Title: Senior Research Scientist
Association/Company: New Mexico Consortium
Dr. Sayre completed his Ph. D. at the University of Iowa and did postdoctoral work at Harvard University. He was a professor of Biochemistry and Plant Biology at Ohio State University from 1986-2008. In 2008, Dr. Sayre joined the Donald Danforth Plant Science Center as the Director of the ERAC Institute for Renewable Fuels. At the Danforth Center he directed a US-DOE Energy Frontier Research Center focused on plant and algal lipid-based biofuels. Dr. Sayre joined Los Alamos National Laboratory 2011, where he directed multiple US-DOE algal biofuels research consortia. Dr. Sayre was also the co-founding editor of Algal Research. Dr. Sayre has received several honors including: Distinguished Professor at Ohio State University, Honorary member of Phi Beta Kappa, Fulbright Scholar at University Sao Paulo, Fellow of the American Association for the Advancemnt Sciences, and Fellow of the National Academy of Inventors.
Biomass: selection, modification and production of microalgaea
Optimizing biomass production from microalgae
Addressing the challenges of feeding a growing human population and mitigating atmospheric greenhouse gases will require substantial increases in biomass production and biological carbon capture. These challenges cannot be met by increasing arable lands used for agriculture since most arable land is already in agricultural production. Therefore, alternative biomass production systems and increased efficiencies in carbon fixation must be achieved.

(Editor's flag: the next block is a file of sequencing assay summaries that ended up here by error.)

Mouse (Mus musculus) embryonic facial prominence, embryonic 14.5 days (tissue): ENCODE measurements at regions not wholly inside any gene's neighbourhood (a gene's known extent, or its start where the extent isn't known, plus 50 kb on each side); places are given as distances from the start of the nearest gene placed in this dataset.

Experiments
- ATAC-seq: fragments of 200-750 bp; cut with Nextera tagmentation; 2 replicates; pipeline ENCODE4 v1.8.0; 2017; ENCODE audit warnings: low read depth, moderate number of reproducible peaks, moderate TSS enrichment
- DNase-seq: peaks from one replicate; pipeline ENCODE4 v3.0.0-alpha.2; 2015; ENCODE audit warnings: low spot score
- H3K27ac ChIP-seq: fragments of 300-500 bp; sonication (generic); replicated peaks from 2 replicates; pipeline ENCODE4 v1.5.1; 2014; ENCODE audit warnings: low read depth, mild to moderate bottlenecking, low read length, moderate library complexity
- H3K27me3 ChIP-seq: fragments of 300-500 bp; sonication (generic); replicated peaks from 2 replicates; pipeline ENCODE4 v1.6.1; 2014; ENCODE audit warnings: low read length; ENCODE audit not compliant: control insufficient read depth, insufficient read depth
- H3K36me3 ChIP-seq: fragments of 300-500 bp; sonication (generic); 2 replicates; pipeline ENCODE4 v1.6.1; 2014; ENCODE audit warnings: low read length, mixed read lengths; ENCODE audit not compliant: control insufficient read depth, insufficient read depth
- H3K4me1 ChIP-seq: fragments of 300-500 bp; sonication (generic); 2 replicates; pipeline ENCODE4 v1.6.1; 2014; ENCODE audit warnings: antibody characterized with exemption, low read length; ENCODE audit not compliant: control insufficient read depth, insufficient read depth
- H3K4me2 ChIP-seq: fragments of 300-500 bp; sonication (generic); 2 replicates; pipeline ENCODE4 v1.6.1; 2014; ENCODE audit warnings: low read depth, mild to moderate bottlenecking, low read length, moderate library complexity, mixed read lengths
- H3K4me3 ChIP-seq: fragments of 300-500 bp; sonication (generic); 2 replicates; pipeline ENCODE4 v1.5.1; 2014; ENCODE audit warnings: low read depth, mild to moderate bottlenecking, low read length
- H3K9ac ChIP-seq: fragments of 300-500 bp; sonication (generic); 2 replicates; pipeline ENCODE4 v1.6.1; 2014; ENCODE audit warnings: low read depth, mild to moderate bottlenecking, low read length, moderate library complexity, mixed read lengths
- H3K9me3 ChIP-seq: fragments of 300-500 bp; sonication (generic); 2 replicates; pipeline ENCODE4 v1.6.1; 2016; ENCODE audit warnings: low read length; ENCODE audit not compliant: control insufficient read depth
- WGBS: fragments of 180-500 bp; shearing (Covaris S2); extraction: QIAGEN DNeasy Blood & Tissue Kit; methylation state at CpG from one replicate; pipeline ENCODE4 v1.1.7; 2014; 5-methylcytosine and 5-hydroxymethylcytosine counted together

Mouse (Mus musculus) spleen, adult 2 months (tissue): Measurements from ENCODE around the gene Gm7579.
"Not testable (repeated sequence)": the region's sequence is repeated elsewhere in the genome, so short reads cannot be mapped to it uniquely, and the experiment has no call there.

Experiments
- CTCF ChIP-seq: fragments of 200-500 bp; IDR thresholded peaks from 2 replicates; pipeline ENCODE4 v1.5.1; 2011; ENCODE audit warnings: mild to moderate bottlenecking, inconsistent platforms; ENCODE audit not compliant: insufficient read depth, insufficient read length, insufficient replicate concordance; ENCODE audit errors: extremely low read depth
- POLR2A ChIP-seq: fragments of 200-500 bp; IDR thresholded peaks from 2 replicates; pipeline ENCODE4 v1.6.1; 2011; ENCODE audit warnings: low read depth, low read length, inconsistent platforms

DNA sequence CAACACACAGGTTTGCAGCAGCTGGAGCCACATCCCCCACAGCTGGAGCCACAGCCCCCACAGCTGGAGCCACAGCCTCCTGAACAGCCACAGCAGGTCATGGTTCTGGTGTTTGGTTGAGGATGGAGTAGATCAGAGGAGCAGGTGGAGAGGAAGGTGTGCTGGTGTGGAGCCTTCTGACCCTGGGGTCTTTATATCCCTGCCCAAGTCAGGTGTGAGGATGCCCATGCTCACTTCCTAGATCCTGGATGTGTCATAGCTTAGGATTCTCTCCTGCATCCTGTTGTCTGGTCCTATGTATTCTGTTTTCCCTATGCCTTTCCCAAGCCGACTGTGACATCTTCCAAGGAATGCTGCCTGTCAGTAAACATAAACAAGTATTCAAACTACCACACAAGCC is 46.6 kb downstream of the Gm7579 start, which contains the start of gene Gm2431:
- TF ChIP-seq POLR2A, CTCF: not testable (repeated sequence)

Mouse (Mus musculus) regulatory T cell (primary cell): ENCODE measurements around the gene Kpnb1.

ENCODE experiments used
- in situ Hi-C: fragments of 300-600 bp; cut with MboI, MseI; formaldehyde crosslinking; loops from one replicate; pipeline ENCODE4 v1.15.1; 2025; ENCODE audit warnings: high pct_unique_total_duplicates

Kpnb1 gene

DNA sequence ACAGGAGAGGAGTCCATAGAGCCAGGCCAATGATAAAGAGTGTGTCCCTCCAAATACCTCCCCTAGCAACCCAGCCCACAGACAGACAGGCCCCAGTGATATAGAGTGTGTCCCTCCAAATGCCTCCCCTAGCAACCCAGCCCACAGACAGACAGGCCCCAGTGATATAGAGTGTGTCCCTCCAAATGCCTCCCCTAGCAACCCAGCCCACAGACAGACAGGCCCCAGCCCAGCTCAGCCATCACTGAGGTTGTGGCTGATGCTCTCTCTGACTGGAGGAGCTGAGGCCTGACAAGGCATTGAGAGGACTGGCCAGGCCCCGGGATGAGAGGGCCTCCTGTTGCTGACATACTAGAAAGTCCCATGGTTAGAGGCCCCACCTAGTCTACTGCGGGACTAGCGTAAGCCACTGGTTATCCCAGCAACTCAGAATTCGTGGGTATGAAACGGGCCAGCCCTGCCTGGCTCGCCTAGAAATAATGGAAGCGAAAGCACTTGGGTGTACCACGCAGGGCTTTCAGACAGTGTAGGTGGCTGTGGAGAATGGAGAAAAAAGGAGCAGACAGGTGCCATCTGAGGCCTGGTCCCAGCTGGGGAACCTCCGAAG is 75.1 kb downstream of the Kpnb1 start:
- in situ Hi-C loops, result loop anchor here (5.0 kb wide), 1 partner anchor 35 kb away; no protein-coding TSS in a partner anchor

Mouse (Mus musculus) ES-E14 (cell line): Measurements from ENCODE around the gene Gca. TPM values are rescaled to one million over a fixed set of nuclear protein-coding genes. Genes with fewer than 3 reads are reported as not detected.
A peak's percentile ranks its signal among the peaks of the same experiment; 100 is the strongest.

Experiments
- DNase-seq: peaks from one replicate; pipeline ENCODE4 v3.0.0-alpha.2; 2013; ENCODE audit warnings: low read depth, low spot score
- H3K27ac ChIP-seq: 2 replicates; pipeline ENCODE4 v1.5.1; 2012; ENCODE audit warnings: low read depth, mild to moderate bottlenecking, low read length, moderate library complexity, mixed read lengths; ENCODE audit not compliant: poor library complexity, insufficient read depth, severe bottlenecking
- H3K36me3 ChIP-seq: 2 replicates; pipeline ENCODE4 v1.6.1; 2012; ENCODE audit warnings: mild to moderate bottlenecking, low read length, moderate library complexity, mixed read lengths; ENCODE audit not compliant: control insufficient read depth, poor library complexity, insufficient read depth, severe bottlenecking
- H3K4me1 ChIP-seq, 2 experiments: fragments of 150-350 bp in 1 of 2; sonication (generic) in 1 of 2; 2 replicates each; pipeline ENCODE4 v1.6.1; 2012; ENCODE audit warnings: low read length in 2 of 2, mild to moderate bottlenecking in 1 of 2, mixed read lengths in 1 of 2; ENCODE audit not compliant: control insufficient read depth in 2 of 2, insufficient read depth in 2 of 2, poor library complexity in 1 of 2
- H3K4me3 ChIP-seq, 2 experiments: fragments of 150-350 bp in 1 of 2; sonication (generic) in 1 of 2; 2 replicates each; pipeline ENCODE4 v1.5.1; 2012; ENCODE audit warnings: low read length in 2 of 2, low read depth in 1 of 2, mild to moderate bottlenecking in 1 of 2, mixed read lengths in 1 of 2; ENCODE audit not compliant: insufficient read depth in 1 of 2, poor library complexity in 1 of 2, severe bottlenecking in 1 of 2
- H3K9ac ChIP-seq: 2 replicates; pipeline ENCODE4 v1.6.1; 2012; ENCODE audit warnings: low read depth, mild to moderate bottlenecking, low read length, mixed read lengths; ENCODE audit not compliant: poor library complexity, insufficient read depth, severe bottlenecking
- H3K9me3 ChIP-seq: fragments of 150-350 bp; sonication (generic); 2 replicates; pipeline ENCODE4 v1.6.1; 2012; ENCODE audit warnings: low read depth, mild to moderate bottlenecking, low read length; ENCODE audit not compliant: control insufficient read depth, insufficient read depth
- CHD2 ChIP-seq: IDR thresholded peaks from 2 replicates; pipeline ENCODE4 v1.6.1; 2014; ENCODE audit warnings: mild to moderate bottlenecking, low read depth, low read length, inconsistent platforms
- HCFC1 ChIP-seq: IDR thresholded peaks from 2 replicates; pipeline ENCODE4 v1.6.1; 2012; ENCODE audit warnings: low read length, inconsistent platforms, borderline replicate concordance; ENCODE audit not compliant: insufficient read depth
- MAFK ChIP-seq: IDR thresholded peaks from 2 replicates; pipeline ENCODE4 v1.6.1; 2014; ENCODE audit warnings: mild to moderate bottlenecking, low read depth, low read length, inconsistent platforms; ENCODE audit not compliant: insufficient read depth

Theoretically, the efficiency of energy conversion by photosynthesis can be as high as 11%. But in reality, the thermodynamic efficiency of photosynthesis is only 1-2%. Thus, there are substantial opportunities to increase photosynthetic efficiency. Our group has explored multiple strategies to improve biomass yields from algae including, 1) optimizing light energy conversion leading to increased CO2 fixation, 2) identifying master growth regulatory genes whose alterations in gene expression led to enhanced biomass yields, and 3) identification of algal strains that have elevated and sustainable biomass yields. Individually, each of these approaches has resulted in 2-3-fold increases in carbon fixation and biomass accumulation. Finally, we will propose an integrated model for the biological sequestration of carbon by algae to mitigate atmospheric carbon that has the potential to be scaled a commercially viable level.